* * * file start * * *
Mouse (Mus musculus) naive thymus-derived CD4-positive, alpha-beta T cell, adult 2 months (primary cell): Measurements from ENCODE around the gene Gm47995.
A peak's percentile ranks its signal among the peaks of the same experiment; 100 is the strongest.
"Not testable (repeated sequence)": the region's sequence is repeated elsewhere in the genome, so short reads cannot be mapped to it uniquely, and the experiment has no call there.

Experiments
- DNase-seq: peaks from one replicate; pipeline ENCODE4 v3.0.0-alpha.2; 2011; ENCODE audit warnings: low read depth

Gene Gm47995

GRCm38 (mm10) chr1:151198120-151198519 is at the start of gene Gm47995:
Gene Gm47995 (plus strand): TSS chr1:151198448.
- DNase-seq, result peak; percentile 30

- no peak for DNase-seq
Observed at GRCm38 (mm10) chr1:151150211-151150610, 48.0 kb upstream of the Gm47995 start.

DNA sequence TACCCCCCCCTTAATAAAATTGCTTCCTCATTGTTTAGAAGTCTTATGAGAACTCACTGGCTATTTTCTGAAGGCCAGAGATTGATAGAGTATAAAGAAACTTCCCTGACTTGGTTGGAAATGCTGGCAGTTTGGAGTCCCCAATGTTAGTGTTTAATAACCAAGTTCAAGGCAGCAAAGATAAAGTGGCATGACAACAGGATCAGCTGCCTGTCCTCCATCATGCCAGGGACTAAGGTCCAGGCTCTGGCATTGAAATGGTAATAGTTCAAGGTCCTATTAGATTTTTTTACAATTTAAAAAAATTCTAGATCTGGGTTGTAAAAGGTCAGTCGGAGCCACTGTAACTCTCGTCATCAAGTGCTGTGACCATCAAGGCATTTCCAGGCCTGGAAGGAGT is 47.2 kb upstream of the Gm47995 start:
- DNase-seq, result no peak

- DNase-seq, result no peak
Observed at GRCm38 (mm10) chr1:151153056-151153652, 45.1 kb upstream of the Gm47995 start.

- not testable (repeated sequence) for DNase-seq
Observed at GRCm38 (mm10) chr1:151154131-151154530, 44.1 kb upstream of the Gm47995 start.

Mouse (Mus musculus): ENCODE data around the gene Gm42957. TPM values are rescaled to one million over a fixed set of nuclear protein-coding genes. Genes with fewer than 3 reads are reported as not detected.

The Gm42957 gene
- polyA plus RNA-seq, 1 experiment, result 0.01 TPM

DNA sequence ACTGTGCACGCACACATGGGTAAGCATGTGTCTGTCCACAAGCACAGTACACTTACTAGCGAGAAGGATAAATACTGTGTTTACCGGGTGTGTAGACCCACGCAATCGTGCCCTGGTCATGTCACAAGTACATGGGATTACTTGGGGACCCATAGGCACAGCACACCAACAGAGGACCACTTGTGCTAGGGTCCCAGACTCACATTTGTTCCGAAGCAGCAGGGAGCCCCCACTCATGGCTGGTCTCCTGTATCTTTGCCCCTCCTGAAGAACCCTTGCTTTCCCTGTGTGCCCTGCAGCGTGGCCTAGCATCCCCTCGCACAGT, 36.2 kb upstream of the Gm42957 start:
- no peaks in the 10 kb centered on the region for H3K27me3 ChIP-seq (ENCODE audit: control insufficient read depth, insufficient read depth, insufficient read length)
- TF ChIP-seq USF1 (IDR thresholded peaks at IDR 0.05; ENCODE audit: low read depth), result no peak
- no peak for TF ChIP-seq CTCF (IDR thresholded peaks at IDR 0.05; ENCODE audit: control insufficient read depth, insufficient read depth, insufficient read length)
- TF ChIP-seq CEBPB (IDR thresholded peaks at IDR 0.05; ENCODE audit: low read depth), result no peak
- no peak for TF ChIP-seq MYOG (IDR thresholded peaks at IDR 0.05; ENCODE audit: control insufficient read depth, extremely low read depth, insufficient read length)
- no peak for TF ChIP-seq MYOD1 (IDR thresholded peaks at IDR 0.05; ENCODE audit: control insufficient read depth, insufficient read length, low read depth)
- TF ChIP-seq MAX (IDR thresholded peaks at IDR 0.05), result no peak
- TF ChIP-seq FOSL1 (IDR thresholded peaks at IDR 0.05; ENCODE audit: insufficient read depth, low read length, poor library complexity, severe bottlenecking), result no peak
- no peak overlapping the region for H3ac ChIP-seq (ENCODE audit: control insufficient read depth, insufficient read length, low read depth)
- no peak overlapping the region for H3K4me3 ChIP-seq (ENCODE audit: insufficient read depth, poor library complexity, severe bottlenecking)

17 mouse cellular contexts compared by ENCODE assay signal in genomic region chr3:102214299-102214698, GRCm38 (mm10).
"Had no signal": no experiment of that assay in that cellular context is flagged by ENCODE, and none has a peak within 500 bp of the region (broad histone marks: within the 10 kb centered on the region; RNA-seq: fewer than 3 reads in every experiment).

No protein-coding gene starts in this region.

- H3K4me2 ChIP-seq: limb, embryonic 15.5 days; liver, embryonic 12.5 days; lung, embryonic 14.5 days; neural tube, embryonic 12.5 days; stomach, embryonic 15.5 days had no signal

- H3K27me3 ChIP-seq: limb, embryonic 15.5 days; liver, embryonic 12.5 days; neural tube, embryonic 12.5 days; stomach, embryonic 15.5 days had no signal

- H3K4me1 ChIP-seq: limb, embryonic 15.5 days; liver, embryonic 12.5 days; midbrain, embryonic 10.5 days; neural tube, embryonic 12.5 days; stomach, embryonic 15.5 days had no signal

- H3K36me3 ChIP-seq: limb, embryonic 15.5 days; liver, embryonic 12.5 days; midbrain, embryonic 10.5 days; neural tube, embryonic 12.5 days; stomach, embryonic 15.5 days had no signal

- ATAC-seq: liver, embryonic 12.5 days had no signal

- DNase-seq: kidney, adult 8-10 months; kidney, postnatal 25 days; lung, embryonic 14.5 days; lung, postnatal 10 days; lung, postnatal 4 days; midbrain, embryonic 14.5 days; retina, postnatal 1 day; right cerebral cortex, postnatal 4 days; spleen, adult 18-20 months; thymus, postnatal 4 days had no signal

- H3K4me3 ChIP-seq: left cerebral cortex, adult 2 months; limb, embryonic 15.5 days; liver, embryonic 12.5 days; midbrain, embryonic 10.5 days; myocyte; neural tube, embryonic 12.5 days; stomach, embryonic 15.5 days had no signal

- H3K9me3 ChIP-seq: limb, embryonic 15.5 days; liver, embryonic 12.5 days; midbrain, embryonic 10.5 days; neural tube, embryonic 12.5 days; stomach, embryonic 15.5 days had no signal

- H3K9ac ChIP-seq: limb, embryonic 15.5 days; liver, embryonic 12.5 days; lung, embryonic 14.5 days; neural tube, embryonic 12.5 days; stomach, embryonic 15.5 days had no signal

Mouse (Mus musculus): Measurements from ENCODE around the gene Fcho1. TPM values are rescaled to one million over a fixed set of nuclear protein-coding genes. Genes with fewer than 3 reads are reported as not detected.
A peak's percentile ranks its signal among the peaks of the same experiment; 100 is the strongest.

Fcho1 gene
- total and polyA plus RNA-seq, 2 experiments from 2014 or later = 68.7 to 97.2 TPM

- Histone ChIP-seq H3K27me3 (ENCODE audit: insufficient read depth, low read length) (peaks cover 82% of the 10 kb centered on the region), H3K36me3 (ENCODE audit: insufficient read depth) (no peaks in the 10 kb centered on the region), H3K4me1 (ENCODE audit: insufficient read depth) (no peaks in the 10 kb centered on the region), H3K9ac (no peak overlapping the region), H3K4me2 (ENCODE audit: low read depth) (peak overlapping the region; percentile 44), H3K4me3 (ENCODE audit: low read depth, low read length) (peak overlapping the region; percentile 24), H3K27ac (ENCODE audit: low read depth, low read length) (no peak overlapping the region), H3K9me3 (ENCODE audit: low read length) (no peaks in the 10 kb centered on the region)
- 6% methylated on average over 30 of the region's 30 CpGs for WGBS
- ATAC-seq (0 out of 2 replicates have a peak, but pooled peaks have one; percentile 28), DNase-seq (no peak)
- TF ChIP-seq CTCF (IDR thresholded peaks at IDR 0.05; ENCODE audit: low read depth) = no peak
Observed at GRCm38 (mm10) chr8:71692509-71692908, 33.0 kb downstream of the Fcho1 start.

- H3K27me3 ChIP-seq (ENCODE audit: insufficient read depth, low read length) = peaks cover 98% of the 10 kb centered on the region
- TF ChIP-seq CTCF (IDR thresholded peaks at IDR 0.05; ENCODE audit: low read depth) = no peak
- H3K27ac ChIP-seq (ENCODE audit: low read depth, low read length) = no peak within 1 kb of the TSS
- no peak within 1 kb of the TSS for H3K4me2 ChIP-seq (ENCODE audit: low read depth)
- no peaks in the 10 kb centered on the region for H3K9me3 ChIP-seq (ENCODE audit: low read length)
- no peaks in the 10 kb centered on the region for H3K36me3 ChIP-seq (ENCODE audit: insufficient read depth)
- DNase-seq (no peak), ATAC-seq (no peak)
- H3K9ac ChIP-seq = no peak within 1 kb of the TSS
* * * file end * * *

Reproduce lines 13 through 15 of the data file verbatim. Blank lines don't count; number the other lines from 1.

- DNase-seq, result no peak

- DNase-seq, result no peak
Observed at GRCm38 (mm10) chr1:151153056-151153652, 45.1 kb upstream of the Gm47995 start.